How to Clean Galvanized Buckets

Kate Carpenter

A galvanized bucket is steel coated with zinc. The zinc coating is applied to the bucket to prevent rust from affecting the steel beneath. Over time, a milky looking film may appear on the surface of the bucket. This is the zinc coating leaching to the surface.

It should not be scrubbed off or removed as it is the protection for the bucket against rust.


Keep acid-based substances, like citrus juices, vinegar and some cleaning solvents, from contacting the galvanized bucket. When galvanized steel is exposed to acid-based material or fluids, it turns a dark gray color and there is no remedy for removing it.


Never heat galvanized steel. Heat will cause the zinc to evaporate, and zinc fumes are very harmful and can even be fatal.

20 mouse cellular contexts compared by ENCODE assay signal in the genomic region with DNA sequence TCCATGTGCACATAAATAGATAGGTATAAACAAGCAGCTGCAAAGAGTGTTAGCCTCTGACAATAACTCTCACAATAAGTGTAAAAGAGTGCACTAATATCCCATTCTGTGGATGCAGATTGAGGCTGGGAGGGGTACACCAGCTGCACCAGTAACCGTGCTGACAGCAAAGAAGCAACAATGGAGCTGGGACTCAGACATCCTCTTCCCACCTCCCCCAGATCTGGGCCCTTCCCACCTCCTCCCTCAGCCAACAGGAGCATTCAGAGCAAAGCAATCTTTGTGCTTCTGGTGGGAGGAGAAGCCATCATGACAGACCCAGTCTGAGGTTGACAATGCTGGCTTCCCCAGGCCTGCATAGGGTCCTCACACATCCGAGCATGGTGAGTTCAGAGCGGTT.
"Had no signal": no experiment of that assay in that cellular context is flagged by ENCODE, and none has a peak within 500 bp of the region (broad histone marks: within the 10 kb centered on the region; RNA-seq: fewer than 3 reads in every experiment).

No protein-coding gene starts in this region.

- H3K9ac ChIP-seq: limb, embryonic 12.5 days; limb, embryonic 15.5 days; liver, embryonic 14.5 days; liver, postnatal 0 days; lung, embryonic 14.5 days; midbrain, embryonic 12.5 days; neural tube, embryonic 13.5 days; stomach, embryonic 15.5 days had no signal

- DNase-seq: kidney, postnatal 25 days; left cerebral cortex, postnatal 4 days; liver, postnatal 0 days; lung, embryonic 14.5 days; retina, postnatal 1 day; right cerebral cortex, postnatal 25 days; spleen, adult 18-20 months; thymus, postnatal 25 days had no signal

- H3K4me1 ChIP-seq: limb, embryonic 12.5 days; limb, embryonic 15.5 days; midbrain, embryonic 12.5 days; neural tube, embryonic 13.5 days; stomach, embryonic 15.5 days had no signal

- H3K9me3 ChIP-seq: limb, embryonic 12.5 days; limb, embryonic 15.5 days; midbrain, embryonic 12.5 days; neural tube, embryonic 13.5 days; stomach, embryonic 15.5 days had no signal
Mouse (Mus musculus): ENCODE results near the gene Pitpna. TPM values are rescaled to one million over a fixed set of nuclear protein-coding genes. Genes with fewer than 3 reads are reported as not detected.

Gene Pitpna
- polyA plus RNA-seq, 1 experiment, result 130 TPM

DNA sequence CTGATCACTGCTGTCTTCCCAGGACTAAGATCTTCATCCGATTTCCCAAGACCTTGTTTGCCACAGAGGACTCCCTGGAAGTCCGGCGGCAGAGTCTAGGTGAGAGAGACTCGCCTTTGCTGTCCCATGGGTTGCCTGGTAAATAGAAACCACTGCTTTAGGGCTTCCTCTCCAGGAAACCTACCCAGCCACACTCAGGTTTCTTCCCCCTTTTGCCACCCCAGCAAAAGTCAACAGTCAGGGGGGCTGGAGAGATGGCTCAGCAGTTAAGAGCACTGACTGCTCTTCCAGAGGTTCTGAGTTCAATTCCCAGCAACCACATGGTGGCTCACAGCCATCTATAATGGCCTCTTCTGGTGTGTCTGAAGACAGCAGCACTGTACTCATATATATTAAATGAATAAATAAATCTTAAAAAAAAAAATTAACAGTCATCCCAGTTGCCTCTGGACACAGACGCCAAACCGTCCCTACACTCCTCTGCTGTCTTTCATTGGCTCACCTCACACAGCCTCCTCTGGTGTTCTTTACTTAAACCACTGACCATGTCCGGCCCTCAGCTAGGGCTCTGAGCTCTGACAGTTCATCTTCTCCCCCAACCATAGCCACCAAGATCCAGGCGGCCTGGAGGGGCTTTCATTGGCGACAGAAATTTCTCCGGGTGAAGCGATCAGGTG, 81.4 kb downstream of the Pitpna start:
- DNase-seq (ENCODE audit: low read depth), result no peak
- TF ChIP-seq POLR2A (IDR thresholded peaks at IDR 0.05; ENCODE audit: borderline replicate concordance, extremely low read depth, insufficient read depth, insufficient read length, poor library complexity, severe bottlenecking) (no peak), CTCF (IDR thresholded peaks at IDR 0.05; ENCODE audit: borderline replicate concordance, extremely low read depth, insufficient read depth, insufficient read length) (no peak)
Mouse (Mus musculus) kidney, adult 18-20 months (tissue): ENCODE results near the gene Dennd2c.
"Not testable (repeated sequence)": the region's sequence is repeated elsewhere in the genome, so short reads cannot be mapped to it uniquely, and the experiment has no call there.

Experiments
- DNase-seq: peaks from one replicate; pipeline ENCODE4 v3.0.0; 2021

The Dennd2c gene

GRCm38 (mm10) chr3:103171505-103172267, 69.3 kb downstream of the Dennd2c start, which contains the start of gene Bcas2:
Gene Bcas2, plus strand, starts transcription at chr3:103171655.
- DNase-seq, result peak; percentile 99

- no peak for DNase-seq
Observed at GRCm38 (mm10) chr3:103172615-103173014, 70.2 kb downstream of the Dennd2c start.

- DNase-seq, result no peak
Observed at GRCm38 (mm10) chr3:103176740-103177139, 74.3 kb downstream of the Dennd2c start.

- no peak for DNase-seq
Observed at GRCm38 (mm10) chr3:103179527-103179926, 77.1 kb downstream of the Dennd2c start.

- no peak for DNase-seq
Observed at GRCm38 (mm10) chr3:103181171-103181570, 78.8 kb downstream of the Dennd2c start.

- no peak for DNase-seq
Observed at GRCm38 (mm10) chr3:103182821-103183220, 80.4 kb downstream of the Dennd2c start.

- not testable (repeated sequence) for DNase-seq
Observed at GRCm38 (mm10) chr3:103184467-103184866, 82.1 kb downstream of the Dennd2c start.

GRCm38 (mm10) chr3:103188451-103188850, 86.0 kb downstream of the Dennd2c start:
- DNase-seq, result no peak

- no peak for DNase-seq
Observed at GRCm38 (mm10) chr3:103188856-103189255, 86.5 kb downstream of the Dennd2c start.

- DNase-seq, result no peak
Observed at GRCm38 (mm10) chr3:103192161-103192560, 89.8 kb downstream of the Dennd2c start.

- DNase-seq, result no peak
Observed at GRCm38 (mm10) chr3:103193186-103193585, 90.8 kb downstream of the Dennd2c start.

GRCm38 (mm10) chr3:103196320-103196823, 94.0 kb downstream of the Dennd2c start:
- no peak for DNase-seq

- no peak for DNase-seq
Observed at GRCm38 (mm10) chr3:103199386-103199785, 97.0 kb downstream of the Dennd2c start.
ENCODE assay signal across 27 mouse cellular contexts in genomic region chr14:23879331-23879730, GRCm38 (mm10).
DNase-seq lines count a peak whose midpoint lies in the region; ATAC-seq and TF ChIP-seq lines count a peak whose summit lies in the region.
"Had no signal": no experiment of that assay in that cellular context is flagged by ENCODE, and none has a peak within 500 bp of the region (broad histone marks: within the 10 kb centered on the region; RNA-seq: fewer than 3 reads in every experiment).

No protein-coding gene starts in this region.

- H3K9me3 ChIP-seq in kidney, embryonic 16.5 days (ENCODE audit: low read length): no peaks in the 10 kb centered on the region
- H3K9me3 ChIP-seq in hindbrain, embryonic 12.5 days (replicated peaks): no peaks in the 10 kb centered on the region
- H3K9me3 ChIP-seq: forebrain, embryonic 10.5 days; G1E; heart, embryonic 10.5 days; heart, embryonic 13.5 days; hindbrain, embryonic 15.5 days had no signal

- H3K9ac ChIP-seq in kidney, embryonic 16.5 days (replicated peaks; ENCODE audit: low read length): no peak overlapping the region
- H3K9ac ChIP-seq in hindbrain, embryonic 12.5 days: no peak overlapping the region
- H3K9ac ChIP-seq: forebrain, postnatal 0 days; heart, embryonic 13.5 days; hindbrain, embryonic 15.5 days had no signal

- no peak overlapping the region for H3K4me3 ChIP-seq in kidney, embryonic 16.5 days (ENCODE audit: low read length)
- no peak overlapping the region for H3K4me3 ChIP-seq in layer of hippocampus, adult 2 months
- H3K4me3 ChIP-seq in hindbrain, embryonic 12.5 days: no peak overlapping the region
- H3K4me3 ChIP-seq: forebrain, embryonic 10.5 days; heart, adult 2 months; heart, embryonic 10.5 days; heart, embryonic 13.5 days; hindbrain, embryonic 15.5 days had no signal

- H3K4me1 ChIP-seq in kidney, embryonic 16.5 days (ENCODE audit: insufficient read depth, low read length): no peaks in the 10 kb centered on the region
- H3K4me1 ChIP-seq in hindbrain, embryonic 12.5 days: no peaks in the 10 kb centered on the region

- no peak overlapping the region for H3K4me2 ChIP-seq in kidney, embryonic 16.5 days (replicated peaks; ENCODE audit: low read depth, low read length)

Easy Does It

  1. Wash the galvanized bucket inside and out with soapy water made with mild dish detergent and water. Use a sponge to get the dirt and grime off. Do not scrub too vigorously since you might remove the zinc coating. Rinse and dry with a clean cloth.

  2. Use a solvent-based cleaner, like mineral spirits, on a clean cloth to remove grease, oils and particulates. It may take a little "elbow grease" to get some of the grease or oil off. The solvent will not disturb the galvanized metal. Rinse with warm water and dry.

  3. Use a light-weight oil on a clean cloth to further remove any grease. This oil, if it is a light coat, can be left on the galvanized bucket and will not harm the zinc.

  4. Apply a thin coat of car wax with a clean cloth to the bucket, if appearances are important. When the wax dries, gently buff it to a satin finish with a buffing pad or clean cloth. This protective layer will keep the bucket looking new and further inhibit any lose of the zinc coating.